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Retail Banking Strategies: the Critical Dimensions for Excellence

Thursday, 26 April 2012 14:55

The aftermath of the financial crisis has produced a tectonic shift across all core retail banking strategies.  Retail Banking Strategies: the Critical Dimensions for Excellence examines the key strategically important questions for bankers and others interested in the drivers of success in today’s post-crisis banking world.

Based on in-depth interviews with senior executives of leading retail banks as well as independent management consultants, rating agencies, and bank regulators with deep knowledge of the sector, the report digs deep into the collective experience and instincts of these leading practitioners to produce a strategic blueprint for banking excellence in these most “interesting”  of times.

Unique case studies selected to reflect varying aspects of excellence include:

  • Wells Fargo
  • Banco Santander
  • Itau Unibanco
  • Standard Chartered
  • Svenska Handelsbanken
  • The Toronto-Dominion Bank
  • HSBC
  • Bankinter
  • Lloyds Banking Group

“Steve Davis has always been innovative in looking at the banking industry, and in writing about its challenges and opportunities”
Sir Win Bischoff, Chairman, Lloyds Banking Group plc

“Drawing on insight from senior industry managers, this report offers a compelling and comprehensive view of the post-crisis retail environment” Roberto Nicastro, global retail head, UniCredit

Download the FREE Executive Summary here
 Retail_Strategies_2011_Executive_Summary.pdf

Print
Published: January 2011
ISBN 978-1-907720-13-0
120 pages
Print: £1,000/US$1,605/€1,153 inc p&p
PDF: UK: £800 + VAT/EU €922.40 + VAT/ RoW $1,284
Electronic licence: up to 5 users: £1,500/US$2,408/€1,723

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Description


Retail Banking Strategies: the Critical Dimensions for Excellence identifies and analyses management excellence in key dimensions such as:

Business models: Is there one best business model?  Which ones have outperformed others? And why?  Is a pure retail bank a viable model?  If not, why not? How does the retail function interact with other units in the successful banks? How do the successful banks – especially those in diversified models – ensure that customer relationships are effectively managed? What is the culture of a successful retail model? How have once-successful retail models lost their effectiveness?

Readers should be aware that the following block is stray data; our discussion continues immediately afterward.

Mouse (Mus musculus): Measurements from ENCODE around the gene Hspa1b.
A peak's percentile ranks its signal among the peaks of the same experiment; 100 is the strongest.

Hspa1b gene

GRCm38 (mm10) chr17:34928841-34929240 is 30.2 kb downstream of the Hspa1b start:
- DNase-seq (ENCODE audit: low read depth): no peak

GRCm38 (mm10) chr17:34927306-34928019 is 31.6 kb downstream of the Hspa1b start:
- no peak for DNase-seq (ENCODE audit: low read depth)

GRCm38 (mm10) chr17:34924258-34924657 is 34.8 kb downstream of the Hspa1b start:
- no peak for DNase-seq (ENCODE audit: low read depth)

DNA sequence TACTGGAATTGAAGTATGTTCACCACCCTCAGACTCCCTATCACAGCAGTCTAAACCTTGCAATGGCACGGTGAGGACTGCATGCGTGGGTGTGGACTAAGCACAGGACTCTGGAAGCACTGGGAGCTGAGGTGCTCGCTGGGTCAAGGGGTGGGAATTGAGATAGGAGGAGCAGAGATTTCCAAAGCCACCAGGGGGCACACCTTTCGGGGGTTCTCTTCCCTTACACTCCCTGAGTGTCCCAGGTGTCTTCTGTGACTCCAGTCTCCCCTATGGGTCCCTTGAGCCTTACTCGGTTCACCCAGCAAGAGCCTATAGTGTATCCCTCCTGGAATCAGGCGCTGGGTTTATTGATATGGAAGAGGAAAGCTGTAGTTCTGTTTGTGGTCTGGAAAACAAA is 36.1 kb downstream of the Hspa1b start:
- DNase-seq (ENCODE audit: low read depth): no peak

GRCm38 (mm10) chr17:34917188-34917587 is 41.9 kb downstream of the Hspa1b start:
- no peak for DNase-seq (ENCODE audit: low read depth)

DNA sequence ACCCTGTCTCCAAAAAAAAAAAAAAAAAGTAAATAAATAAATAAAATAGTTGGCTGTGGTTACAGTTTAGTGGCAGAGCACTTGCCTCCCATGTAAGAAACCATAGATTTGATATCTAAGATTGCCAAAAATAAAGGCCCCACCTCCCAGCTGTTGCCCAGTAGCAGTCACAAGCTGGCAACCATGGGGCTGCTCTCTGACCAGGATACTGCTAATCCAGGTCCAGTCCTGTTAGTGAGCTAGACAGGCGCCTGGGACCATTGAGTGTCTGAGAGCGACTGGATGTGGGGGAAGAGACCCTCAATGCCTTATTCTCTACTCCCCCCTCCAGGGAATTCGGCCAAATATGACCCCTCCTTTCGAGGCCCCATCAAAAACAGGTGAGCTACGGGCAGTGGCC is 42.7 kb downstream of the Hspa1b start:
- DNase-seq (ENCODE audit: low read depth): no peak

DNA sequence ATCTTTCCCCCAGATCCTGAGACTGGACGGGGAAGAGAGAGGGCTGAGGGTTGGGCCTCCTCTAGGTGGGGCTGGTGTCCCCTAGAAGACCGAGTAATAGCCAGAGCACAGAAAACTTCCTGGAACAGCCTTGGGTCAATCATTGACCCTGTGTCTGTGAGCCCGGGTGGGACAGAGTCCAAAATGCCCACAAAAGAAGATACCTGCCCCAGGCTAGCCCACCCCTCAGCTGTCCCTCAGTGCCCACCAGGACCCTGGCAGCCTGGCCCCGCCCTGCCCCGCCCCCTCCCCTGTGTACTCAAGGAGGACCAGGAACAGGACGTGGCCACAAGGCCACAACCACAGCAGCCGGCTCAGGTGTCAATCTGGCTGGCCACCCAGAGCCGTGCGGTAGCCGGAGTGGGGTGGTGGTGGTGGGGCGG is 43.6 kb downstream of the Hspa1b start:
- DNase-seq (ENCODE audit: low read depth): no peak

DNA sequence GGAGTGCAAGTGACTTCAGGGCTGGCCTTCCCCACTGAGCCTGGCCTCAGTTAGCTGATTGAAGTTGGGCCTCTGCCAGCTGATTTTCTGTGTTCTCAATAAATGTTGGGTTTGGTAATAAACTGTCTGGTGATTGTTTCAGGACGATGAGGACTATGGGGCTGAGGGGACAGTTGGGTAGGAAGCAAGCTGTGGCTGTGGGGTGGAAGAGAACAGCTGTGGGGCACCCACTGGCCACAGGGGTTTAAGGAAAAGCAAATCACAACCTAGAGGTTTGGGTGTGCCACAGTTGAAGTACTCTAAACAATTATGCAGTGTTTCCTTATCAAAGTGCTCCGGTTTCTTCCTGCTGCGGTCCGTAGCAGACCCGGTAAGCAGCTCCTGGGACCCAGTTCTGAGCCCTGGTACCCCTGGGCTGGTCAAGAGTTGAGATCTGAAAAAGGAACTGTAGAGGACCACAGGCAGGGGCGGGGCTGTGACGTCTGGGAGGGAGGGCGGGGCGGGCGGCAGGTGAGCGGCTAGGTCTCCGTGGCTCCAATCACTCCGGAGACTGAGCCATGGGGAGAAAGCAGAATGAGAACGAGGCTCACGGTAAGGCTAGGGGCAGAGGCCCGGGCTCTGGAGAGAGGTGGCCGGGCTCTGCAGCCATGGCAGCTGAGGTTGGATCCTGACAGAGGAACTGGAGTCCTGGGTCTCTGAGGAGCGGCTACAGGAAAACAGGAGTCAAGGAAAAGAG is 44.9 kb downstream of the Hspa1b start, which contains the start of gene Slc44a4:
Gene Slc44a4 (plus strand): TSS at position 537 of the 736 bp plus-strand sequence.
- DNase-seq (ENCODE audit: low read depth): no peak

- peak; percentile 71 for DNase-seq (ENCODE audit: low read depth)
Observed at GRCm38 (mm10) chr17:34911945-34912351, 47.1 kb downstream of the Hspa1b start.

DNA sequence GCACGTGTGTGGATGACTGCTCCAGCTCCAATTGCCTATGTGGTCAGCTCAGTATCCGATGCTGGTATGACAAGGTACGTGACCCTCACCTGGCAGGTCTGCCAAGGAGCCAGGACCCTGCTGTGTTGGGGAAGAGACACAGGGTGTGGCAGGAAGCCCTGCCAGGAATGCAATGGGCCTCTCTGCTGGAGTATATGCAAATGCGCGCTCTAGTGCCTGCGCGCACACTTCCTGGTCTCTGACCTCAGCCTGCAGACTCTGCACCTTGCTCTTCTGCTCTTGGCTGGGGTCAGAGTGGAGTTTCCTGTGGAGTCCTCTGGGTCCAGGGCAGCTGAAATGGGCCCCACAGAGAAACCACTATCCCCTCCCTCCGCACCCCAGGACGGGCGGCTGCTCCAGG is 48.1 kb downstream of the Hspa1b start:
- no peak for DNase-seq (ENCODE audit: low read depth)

Product range. Priorities, range, evolution, breadth, profitability, pricing and other central elements.

Client base: With the enhanced importance of the customer post the financial crisis, four key dimensions of the customer base are examined: how the bank prioritises the segments of this base; views on their clients’ needs and behaviour; how performance in serving the client is measured; and the impact of new bank regulation, introduced since the crisis, largely to protect the customer.

Geographic scope: How the ‘back to basics’ theme from the banking crisis is echoed in the geographic scope of bank retail strategies.  

Retail distribution channels: How the four dimensions of channel management are reflected in bank strategies: the theoretical role of the branch and other channels; the challenge of integrating the channels; trends in channel management; and unresolved issues for the future.

Retail leadership and culture:  Is there a unique culture or leadership style in successful retail banks? How might it differ from other businesses?  What can we learn from the management style and culture of the case studies of excellence?  

Cost base and bank operating systems: What factors drive the wide difference in perceived bank cost/income ratios?  What is the relative importance of a bank’s core system in contrast to other factors, such as discipline in cost management?  How are banks attempting to reduce their cost base, and what might be the likely outcome?  What are the systems issues facing a bank’s management, and how might they be resolved?

Risk management and regulation: How bank decision-making structures have been impacted; and the future outlook; and how effectively bank management might deal with risk in the future.

The impact of the banking crisis on retail bank profitability: The drivers of future profitability; and the likely outcomes in terms of bottom line returns on equity.